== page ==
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Rajoy Rejects Early Vote as Opposition Calls Him Liar

Spain's Prime Minister Mariano Rajoy
The government is “persevering with the reformist DNA of our economic policy which as we forecast is starting to bear its first fruit,” Mariano Rajoy, Spain's prime minister, said in a July 30 speech in Madrid. Photographer: Angel Navarrete/Bloomberg

Aug. 1 (Bloomberg) -- Spanish Prime Minister Mariano Rajoy, derided as a liar by the opposition leader, rebuffed calls that he resign as he confronted corruption allegations in Parliament.

Rajoy denied any wrongdoing and said opposition leader Alfredo Perez Rubalcaba was jeopardizing Spain’s financial stability by slamming the government over reports the governing People’s Party operated a slush fund for senior officials.

“I made a mistake in continuing to trust someone who we now know didn’t merit that,” Rajoy told the Spanish parliament during an extraordinary debate in Madrid today. “I trusted him and I supported him. That has been the sum total of my role.”

Former party treasurer Luis Barcenas told the National Court last month that he helped manage a secret fund for 20 years. He named Rajoy among the officials who received payments and gave the court handwritten ledgers. The scandal has helped wipe out Rajoy’s lead in opinion polls and cast doubt over the government’s ability to see through its economic reform program.

“I won’t resign from the responsibility that a large majority of the Spanish people handed to me at the last election,” Rajoy told Rubalcaba. “The poverty of your arguments and the strength of my case is such that I haven’t even considered the possibility.”

Rajoy told Parliament that he declared all payments he received to the tax authorities.

Barcenas told the court he visited Rajoy’s office at the PP’s Madrid headquarters in March 2010 and gave the party chief 25,000 euros ($33,100) in cash, a transcript shows. Barcenas said he also gave the premier payments between 1997 and 1999.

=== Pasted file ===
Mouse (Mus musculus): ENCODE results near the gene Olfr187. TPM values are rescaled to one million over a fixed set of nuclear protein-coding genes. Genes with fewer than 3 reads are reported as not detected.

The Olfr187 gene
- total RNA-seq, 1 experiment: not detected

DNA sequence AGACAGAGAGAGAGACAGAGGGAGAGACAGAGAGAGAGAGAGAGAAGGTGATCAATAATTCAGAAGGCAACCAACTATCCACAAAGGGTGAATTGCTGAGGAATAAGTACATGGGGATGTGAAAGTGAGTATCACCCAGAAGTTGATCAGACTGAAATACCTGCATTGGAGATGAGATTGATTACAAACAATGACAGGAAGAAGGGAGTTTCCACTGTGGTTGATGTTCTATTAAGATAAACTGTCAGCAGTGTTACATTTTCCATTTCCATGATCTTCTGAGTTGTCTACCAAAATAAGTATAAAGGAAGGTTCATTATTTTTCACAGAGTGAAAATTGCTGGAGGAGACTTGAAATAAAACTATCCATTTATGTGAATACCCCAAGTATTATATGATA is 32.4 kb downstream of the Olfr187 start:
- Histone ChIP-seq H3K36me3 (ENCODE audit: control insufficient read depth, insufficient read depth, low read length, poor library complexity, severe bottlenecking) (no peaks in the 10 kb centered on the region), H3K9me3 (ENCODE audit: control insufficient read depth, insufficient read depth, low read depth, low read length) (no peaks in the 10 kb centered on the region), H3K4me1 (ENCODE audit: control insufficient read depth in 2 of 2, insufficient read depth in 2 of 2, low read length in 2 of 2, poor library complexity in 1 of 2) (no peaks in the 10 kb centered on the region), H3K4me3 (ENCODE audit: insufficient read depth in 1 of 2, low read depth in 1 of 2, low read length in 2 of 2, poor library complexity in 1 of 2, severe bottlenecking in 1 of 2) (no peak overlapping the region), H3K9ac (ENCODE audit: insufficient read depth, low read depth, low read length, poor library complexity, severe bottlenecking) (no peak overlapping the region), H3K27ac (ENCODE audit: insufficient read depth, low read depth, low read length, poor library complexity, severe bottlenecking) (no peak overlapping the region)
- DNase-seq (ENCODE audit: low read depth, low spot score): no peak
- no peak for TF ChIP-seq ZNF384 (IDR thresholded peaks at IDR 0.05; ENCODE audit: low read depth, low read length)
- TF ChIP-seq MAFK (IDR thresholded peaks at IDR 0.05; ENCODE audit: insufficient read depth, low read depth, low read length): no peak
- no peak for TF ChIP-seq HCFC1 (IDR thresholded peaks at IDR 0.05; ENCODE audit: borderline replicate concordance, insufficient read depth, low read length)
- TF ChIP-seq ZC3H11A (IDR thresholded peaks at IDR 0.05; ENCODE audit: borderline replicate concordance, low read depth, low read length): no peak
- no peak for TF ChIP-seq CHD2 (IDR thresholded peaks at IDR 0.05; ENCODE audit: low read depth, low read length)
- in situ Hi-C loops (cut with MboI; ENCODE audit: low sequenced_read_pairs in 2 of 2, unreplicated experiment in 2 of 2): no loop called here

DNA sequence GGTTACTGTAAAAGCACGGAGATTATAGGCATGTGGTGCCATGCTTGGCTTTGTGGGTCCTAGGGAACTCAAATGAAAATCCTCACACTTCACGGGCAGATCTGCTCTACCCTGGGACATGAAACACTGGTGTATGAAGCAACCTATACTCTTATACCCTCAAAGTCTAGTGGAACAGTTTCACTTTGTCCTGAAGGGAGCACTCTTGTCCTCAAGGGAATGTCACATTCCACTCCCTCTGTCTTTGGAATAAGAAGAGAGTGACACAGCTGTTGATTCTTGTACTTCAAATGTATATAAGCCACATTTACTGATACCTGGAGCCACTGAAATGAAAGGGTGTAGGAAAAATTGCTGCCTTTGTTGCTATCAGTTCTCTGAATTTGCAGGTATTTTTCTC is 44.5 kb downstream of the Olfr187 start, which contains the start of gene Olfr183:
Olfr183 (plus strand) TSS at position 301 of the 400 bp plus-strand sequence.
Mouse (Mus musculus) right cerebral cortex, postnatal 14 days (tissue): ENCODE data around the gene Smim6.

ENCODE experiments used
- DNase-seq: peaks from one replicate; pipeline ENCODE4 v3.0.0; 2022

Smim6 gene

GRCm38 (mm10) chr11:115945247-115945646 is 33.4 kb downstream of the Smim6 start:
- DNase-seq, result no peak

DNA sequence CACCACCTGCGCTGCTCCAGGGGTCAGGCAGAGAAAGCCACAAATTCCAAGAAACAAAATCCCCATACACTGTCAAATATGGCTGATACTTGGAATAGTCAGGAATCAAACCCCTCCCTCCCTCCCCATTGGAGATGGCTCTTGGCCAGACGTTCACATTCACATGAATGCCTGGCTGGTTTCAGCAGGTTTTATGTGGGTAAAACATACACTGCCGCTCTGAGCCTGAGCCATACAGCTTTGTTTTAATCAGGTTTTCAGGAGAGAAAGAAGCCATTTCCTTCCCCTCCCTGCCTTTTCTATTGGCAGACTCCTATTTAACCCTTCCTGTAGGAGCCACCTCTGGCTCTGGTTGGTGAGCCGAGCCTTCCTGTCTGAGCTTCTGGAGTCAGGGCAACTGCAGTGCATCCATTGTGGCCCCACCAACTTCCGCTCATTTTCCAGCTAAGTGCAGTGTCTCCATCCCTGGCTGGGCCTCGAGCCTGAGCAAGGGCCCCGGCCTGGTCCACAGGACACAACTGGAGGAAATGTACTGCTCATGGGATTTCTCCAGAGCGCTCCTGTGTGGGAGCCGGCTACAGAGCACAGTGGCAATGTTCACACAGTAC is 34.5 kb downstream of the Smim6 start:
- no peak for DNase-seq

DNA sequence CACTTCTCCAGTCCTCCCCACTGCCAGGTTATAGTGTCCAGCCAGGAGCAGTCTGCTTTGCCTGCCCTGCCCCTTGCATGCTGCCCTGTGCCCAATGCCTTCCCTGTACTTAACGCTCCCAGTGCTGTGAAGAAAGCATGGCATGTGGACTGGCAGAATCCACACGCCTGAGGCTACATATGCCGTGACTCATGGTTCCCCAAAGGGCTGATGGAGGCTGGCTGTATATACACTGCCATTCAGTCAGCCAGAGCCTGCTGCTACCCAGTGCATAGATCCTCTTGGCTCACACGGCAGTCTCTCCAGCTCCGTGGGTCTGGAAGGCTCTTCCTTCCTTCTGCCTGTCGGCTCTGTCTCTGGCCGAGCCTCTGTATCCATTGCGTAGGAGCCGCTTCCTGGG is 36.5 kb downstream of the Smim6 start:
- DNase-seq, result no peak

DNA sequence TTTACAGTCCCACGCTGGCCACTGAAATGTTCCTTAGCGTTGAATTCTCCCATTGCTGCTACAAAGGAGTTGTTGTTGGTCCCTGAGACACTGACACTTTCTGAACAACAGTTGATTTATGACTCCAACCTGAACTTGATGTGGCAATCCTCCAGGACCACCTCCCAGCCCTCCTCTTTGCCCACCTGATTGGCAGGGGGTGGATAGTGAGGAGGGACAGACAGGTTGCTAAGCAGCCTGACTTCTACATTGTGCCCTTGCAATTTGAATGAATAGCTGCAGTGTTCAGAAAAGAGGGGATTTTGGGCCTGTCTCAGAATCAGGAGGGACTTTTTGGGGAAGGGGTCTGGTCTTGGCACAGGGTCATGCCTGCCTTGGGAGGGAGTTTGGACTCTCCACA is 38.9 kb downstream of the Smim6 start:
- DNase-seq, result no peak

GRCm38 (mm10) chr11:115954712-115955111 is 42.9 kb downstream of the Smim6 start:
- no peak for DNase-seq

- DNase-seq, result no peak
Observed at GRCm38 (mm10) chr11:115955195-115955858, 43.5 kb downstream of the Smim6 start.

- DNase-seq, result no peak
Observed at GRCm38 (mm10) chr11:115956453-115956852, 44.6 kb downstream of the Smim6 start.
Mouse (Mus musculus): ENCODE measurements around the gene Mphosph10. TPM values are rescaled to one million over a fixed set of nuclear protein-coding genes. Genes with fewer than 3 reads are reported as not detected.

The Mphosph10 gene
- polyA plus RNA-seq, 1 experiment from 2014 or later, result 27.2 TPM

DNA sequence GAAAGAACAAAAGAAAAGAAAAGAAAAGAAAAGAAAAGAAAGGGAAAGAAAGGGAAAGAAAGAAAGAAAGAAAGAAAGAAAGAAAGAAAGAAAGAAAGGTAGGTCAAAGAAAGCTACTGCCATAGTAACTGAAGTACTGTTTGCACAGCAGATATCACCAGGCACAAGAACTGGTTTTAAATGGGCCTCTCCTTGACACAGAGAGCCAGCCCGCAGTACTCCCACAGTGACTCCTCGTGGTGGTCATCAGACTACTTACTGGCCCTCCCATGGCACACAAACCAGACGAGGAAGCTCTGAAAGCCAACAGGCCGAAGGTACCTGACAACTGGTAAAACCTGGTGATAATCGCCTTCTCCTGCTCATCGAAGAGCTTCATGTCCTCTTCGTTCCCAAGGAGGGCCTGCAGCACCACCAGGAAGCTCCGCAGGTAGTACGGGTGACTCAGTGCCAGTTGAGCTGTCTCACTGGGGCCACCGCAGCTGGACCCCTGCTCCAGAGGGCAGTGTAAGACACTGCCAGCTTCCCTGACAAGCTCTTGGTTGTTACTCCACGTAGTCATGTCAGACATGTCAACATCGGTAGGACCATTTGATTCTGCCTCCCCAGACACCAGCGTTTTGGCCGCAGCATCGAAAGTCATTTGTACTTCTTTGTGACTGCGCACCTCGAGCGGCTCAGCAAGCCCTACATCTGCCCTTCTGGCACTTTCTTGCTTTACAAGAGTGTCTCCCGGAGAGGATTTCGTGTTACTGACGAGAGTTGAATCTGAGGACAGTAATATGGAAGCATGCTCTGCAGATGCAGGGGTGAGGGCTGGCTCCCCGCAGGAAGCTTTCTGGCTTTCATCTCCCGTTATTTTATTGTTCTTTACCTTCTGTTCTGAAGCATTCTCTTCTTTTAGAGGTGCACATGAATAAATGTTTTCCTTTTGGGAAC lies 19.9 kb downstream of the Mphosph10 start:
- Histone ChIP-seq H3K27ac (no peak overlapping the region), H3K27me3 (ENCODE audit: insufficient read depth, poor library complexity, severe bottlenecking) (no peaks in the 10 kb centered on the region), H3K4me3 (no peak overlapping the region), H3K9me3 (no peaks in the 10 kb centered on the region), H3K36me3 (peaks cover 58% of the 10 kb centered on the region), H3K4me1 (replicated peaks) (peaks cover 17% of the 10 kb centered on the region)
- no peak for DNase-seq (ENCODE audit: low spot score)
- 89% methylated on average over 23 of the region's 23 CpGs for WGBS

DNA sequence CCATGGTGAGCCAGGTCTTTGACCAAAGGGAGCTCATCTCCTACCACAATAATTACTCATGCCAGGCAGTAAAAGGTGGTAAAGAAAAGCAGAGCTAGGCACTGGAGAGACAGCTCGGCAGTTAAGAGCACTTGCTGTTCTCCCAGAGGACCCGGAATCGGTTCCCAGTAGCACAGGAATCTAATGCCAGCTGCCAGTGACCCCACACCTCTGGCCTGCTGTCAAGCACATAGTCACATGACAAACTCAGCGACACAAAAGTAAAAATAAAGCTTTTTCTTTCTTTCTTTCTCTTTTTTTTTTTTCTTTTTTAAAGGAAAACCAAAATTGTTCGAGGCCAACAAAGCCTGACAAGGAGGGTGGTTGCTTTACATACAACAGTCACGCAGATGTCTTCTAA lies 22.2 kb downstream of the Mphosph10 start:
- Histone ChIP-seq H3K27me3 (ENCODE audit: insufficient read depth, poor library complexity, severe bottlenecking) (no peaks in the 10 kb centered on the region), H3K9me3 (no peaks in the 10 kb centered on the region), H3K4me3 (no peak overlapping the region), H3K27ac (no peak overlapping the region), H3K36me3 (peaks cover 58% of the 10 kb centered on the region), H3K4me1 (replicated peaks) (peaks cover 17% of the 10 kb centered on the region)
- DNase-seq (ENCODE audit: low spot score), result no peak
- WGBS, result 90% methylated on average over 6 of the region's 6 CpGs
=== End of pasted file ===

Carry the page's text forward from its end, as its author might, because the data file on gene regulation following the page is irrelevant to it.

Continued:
‘You Lied’

“You lied,” Rubalcaba said today of the Spanish premier.

“You are politically corrupt,” said Catalan lawmaker Joan Coscubiela.

Rosa Diez, leader of the Union for Progress & Democracy, told Rajoy that his speech “was shameful.”

PP officials received bonus payments for accepting certain posts and were advanced money by the party to cover expenses, Rajoy said. He said all payments were included in the party’s official accounts supplied to the national audit office and that it was down to the individuals involved to ensure that extra payments were declared to the tax authorities.

The scandal has resonated as Spain, which won an international bailout of about 41 billion euros for its banks in June 2012, remains mired in recession and burdened with a jobless rate of more than 26 percent.

Recovery Bet

Rajoy is betting that a recovering economy will boost his popularity before an election due in 2015 while helping him to ride out the corruption storm. After 19 months of spending cuts, tax increases and public protests against changes to the country’s labor laws, Rajoy delivered his first reduction in unemployment in the second quarter.

“Employment and the economy in general are the most important issues,” Antonio Barroso, a London-based senior vice-president at Teneo Intelligence, said before the debate. “They will tend to overshadow any other issues in the political agenda.”

The extra yield investors demand to buy Spanish bonds instead of German bonds widened 2 basis points to 299 basis points at 2:35 p.m.in Madrid. That’s down from an average of 325 basis points in the last six months, signaling an improvement in investors’ risk assessment. The Spanish treasury sold 3.2 billion euros of three-and five-year bonds today, exceeding its maximum target as yields fell.

“Winning the confidence of the international community has cost us a lot,” Rajoy said. “It’s the fruit of the combined effort of Spanish society, of great sacrifices, and we can’t waste it through the irresponsible decisions of some politicians.”

To contact the reporters on this story: Esteban Duarte in Madrid at eduarterubia@bloomberg.net; Ben Sills in Madrid at bsills@bloomberg.net

To contact the editor responsible for this story: James Hertling at jhertling@bloomberg.net

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